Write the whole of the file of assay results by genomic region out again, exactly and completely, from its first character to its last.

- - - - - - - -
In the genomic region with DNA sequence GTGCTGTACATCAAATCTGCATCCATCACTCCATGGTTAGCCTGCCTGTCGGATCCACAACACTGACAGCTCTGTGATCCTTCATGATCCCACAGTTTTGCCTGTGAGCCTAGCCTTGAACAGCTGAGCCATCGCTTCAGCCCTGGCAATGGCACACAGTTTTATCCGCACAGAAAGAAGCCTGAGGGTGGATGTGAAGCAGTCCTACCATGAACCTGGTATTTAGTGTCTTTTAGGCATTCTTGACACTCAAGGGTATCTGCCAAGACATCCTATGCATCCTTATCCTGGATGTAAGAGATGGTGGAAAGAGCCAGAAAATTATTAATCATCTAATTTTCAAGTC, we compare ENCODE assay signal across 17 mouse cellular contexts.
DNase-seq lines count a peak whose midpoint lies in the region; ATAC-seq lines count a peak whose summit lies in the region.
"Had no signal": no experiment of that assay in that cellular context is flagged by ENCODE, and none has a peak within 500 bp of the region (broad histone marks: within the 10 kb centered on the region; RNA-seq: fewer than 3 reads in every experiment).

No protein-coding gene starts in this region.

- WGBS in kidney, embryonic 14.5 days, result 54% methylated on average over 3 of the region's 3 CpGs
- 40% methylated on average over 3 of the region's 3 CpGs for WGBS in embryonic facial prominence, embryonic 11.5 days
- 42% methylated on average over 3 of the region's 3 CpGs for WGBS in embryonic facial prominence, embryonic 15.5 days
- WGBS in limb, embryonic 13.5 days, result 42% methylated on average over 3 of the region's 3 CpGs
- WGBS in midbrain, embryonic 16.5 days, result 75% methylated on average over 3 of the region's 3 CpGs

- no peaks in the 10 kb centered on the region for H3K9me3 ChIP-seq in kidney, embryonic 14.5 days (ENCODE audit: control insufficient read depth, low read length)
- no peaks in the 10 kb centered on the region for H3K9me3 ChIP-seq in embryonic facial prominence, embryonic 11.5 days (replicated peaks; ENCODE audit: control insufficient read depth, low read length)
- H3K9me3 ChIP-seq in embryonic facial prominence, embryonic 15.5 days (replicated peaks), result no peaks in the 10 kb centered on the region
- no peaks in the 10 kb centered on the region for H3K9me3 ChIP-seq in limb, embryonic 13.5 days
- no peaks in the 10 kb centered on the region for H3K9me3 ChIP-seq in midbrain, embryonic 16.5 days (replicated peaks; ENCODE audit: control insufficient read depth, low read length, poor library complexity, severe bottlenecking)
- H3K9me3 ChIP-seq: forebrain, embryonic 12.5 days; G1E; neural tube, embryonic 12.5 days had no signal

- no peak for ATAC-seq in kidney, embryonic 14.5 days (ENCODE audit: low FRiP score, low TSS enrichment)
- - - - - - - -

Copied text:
In the genomic region with DNA sequence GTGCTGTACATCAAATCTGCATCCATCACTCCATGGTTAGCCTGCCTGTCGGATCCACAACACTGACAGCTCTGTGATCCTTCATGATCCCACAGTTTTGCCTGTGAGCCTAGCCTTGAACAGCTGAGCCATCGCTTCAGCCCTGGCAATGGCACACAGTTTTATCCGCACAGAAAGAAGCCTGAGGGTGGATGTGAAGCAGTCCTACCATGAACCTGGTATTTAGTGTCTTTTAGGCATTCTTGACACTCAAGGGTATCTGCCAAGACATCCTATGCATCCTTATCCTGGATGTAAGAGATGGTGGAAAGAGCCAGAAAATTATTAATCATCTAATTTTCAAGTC, we compare ENCODE assay signal across 17 mouse cellular contexts.
DNase-seq lines count a peak whose midpoint lies in the region; ATAC-seq lines count a peak whose summit lies in the region.
"Had no signal": no experiment of that assay in that cellular context is flagged by ENCODE, and none has a peak within 500 bp of the region (broad histone marks: within the 10 kb centered on the region; RNA-seq: fewer than 3 reads in every experiment).

No protein-coding gene starts in this region.

- WGBS in kidney, embryonic 14.5 days, result 54% methylated on average over 3 of the region's 3 CpGs
- 40% methylated on average over 3 of the region's 3 CpGs for WGBS in embryonic facial prominence, embryonic 11.5 days
- 42% methylated on average over 3 of the region's 3 CpGs for WGBS in embryonic facial prominence, embryonic 15.5 days
- WGBS in limb, embryonic 13.5 days, result 42% methylated on average over 3 of the region's 3 CpGs
- WGBS in midbrain, embryonic 16.5 days, result 75% methylated on average over 3 of the region's 3 CpGs

- no peaks in the 10 kb centered on the region for H3K9me3 ChIP-seq in kidney, embryonic 14.5 days (ENCODE audit: control insufficient read depth, low read length)
- no peaks in the 10 kb centered on the region for H3K9me3 ChIP-seq in embryonic facial prominence, embryonic 11.5 days (replicated peaks; ENCODE audit: control insufficient read depth, low read length)
- H3K9me3 ChIP-seq in embryonic facial prominence, embryonic 15.5 days (replicated peaks), result no peaks in the 10 kb centered on the region
- no peaks in the 10 kb centered on the region for H3K9me3 ChIP-seq in limb, embryonic 13.5 days
- no peaks in the 10 kb centered on the region for H3K9me3 ChIP-seq in midbrain, embryonic 16.5 days (replicated peaks; ENCODE audit: control insufficient read depth, low read length, poor library complexity, severe bottlenecking)
- H3K9me3 ChIP-seq: forebrain, embryonic 12.5 days; G1E; neural tube, embryonic 12.5 days had no signal

- no peak for ATAC-seq in kidney, embryonic 14.5 days (ENCODE audit: low FRiP score, low TSS enrichment)